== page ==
Browse Charles Dickens Quotes

Browse Charles Dickens Quotes

It came like magic in a pint bottle; it was not ecstasy but it was comfort. ~ Little Dorrit

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"Vether it's worth goin' through so much, to learn so little, as the charity-boy said ven he got to the end of the alphabet, is a matter o' taste." ~ The Pickwick Papers

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My father's eyes had closed upon the light of this world six months, when mine opened on it. There is something strange to me, even now, in the reflection that he never saw me; and something stranger yet in the shadowy remembrance that I have of my first childish associations with his white grave-stone in the churchyard, and of the indefinable compassion I used to feel for it lying out alone there in the dark night, when our little parlour was warm and bright with fire and candle, and the doors of our house were - almost cruelly, it seemed to me sometimes - bolted and locked against it. ~ David Copperfield

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I had neither the good sense nor the good feeling to know that this was all my fault, and that if I had been easier with Joe, Joe would have been easier with me. I felt impatient of him and out of temper with him; in which condition he heaped coals of fire on my head. ~ Great Expectations

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It was the best of times, it was the worst of times, it was the age of wisdom, it was the age of foolishness, it was the epoch of belief, it was the epoch of incredulity, it was the season of light, it was the season of darkness, it was the spring of hope, it was the winter of despair, we had everything before us, we had nothing before us, we were all going direct to heaven, we were all going direct the other way--in short, the period was so far like the present period, that some of its noisiest authorities insisted on its being received, for good or for evil, in the superlative degree of comparison only. ~ A Tale of Two Cities

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" . . . Waiter! raw beef-steak for the gentleman's eye,--nothing like raw beef-steak for a bruise, sir; cold lamp-post very good, but lamp-post inconvenient--damned odd standing in the open street half-an-hour, with your eye against a lamp . . ." ~ The Pickwick Papers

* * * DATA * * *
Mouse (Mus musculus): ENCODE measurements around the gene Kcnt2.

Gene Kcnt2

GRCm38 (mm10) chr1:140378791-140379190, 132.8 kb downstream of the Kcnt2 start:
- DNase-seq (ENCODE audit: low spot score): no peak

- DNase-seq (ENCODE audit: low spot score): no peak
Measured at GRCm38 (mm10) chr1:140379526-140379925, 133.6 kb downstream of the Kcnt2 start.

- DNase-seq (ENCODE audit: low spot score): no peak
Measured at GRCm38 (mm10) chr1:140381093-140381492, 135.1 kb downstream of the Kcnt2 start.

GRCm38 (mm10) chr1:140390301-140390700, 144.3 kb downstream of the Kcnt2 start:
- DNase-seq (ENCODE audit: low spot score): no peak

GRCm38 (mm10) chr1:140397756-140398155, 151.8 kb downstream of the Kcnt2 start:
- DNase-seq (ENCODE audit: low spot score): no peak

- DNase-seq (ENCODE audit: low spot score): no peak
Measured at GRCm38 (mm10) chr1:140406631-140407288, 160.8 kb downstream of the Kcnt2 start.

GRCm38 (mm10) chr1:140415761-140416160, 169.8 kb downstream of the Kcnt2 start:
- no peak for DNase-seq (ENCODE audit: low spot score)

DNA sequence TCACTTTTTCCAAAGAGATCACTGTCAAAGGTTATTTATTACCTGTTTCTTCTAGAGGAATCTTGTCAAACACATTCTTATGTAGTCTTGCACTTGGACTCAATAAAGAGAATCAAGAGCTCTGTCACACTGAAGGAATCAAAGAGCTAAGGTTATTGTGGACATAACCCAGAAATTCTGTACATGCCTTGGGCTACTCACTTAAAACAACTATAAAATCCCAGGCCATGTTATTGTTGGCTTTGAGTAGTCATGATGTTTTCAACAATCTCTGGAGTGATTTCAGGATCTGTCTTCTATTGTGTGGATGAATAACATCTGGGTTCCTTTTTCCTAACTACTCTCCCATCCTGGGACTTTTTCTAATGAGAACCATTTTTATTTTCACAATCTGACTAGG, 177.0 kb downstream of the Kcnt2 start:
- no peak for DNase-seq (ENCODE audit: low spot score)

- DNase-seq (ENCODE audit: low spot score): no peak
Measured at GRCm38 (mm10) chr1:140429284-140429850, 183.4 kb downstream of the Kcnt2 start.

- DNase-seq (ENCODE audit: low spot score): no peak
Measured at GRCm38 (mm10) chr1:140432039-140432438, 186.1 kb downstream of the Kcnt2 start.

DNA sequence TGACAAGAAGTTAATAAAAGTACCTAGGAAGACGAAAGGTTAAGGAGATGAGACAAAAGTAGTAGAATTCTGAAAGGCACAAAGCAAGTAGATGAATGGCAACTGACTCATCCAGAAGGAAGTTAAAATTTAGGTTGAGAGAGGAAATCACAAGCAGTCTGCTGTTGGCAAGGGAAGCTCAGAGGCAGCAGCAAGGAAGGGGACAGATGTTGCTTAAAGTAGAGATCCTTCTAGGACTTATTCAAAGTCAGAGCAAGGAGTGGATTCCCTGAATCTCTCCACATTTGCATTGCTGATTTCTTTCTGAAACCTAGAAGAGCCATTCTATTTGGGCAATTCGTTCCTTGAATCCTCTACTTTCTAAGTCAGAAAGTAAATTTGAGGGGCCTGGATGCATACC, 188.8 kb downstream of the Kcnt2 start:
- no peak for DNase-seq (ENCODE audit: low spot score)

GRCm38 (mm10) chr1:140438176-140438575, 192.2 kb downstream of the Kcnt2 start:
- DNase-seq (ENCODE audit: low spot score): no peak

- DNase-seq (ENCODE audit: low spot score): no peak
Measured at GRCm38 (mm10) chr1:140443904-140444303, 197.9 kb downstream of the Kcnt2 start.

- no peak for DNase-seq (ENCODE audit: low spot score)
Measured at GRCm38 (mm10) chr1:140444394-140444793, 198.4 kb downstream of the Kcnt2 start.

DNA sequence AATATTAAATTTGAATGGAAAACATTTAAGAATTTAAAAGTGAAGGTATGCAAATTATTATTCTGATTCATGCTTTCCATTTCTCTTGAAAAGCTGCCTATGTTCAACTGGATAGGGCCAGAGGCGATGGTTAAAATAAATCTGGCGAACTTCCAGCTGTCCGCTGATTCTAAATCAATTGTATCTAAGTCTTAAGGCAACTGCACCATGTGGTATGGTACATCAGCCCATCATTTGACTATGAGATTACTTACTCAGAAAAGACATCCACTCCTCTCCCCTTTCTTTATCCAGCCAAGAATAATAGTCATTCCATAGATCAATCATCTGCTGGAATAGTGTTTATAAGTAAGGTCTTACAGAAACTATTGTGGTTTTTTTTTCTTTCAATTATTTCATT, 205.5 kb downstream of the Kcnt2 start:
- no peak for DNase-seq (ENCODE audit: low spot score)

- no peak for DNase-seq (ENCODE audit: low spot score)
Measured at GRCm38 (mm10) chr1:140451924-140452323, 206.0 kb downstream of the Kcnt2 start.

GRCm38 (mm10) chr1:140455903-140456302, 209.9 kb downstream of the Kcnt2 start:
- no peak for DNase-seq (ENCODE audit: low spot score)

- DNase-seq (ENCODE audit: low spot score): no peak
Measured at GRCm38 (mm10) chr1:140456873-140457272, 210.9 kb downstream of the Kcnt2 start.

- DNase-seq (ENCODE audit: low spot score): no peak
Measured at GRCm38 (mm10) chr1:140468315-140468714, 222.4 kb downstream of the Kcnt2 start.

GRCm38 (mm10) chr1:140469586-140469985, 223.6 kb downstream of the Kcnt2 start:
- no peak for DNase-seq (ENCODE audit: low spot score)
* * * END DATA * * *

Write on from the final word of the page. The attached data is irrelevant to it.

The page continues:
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Some philosophers tell us that selfishness is at the root of our best loves and affections. Mr. Dombey's young child was, from the beginning, so distinctly important to him as a part of his own greatness, or (which is the same thing) of the greatness of Dombey and Son, that there is no doubt his parental affection might have been easily traced, like many a goodly superstructure of fair fame, to a very low foundation. ~ Dombey and Son

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He lowered the window, and looked out at the rising sun. There was a ridge of ploughed land, with a plough upon it where it had been left last night when the horses were unyoked; beyond, a quiet coppice-wood, in which many leaves of burning red and golden yellow still remained upon the trees. Though the earth was cold and wet, the sky was clear, and the sun rose bright, placid, and beautiful. ~ A Tale of Two Cities

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"My little woman, I wondered how," gasped Mr. Tetterby, supporting himself by his chair, "I wondered how I had ever admired you - I forgot the precious children you have brought about me, and thought you didn't look as slim as I could wish. I - I never gave a recollection," said Mr. Tetterby, with severe self-accusation, "to the cares you've had as my wife, and along of me and mine, when you might have had hardly any with another man, who got on better and was luckier than me (anybody might have found such a man easily I am sure); and I quarrelled with you for having aged a little in the rough years you have lightened for me. Can you believe it, my little woman? I hardly can myself." ~ The Haunted Man

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"Oh, Dolf!" she cried. "I am so happy that you thought so; I am so grateful that you thought so! For I thought that you were common-looking, Dolf; and so you are, my dear, and may you be the commonest of all sights in my eyes, till you close them with your own good hands. I thought that you were small; and so you are, and I'll make much of you because you are, and more of you because I love my husband. I thought that you began to stoop; and so you do, and you shall lean on me, and I'll do all I can to keep you up. I thought there was no air about you; but there is, and it's the air of home, and that's the purest and the best there is, and God bless home once more, and all belonging to it, Dolf!" ~ The Haunted Man

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